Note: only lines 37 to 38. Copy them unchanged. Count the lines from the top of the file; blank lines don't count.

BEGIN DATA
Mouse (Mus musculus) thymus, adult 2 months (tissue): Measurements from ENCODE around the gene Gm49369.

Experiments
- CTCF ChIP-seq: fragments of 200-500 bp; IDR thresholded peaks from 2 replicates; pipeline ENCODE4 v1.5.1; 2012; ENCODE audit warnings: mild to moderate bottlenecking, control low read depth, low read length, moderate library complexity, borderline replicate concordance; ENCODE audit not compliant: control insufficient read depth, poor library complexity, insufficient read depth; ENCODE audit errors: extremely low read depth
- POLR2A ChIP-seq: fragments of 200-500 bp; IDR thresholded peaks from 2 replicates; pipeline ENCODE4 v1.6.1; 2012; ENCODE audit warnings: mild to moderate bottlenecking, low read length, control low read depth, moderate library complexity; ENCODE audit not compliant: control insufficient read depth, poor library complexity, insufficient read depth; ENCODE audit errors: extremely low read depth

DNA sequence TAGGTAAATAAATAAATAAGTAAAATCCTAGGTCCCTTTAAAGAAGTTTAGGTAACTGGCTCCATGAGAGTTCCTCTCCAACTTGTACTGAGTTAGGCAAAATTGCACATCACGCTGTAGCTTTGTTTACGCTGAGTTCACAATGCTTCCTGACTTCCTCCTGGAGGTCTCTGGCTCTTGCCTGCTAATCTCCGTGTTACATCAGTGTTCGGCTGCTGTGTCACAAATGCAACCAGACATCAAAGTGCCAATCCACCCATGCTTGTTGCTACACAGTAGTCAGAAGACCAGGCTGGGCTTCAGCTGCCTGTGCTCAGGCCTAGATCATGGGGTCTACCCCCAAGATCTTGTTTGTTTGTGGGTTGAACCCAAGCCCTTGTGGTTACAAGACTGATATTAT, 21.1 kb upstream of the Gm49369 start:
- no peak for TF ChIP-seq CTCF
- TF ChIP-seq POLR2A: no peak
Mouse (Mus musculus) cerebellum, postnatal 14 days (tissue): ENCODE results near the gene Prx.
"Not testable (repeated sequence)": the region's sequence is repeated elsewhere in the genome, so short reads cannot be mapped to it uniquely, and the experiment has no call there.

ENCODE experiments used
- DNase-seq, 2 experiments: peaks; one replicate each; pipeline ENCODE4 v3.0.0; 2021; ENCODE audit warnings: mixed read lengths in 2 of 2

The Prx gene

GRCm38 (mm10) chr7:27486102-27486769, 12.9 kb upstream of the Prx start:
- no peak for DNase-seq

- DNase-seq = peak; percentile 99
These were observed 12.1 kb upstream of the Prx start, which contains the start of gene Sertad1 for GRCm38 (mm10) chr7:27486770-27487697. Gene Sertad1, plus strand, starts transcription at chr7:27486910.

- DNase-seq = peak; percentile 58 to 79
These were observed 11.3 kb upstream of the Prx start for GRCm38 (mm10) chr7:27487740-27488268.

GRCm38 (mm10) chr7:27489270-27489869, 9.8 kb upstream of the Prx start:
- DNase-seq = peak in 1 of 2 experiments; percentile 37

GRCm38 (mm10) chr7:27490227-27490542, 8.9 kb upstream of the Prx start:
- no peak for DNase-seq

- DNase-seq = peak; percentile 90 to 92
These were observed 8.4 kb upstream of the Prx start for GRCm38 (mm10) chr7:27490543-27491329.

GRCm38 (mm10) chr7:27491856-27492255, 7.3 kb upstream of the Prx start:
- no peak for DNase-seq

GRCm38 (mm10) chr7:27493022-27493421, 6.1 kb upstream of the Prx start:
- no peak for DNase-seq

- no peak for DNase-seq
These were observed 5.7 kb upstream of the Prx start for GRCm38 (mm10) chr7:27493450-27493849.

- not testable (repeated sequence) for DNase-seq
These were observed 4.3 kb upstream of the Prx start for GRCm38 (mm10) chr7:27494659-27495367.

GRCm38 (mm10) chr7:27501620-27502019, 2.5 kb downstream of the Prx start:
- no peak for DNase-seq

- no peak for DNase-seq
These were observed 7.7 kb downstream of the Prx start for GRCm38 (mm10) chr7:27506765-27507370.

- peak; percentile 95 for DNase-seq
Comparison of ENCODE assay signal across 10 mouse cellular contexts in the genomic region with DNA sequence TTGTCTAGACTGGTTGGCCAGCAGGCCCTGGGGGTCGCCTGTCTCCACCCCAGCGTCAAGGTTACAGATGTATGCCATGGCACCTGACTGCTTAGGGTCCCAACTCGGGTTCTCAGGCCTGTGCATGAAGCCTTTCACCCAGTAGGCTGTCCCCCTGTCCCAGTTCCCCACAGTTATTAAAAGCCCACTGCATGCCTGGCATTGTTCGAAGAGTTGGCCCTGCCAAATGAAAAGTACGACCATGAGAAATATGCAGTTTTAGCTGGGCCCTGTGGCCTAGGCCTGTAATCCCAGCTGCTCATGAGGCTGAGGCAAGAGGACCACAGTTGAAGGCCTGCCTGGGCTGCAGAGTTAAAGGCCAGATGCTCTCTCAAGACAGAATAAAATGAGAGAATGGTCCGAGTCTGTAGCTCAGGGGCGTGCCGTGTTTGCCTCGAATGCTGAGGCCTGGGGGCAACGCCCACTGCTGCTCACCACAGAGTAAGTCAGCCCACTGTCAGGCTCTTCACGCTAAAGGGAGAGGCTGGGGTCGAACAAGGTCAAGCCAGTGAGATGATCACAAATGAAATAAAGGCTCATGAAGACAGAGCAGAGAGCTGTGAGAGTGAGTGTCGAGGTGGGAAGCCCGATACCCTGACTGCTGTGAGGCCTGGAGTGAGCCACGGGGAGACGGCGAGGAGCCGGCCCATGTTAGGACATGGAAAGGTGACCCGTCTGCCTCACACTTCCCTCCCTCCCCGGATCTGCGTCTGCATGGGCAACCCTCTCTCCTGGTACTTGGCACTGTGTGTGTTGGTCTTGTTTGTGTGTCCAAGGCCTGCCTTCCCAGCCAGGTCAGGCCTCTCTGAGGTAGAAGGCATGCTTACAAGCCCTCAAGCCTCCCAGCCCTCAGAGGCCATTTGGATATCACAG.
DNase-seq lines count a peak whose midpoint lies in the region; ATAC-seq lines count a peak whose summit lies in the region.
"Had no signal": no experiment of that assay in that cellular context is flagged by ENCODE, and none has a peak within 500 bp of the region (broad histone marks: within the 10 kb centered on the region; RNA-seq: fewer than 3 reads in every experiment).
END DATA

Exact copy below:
- peak; percentile 95 for DNase-seq
Comparison of ENCODE assay signal across 10 mouse cellular contexts in the genomic region with DNA sequence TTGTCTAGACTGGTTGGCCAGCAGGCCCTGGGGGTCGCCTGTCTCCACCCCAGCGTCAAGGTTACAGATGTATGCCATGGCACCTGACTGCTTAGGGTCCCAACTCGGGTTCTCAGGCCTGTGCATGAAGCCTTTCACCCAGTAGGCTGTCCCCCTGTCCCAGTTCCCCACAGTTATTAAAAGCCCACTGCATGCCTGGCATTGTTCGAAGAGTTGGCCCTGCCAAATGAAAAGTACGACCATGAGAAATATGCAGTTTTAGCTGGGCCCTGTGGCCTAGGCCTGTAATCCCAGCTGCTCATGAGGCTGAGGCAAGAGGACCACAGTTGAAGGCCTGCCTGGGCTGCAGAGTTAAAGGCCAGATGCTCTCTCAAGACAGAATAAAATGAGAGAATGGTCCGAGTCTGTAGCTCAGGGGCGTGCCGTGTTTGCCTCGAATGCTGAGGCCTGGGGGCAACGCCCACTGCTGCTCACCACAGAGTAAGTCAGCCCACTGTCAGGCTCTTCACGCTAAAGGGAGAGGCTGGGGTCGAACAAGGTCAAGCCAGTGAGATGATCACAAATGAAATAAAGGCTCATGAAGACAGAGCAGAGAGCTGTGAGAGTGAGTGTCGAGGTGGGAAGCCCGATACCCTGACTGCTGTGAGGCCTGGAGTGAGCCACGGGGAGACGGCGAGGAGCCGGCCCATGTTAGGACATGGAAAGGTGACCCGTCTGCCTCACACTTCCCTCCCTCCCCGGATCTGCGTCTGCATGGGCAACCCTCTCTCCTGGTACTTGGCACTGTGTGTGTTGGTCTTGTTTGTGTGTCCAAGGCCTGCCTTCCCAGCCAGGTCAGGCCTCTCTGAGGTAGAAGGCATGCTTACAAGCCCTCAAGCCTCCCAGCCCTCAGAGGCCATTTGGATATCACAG.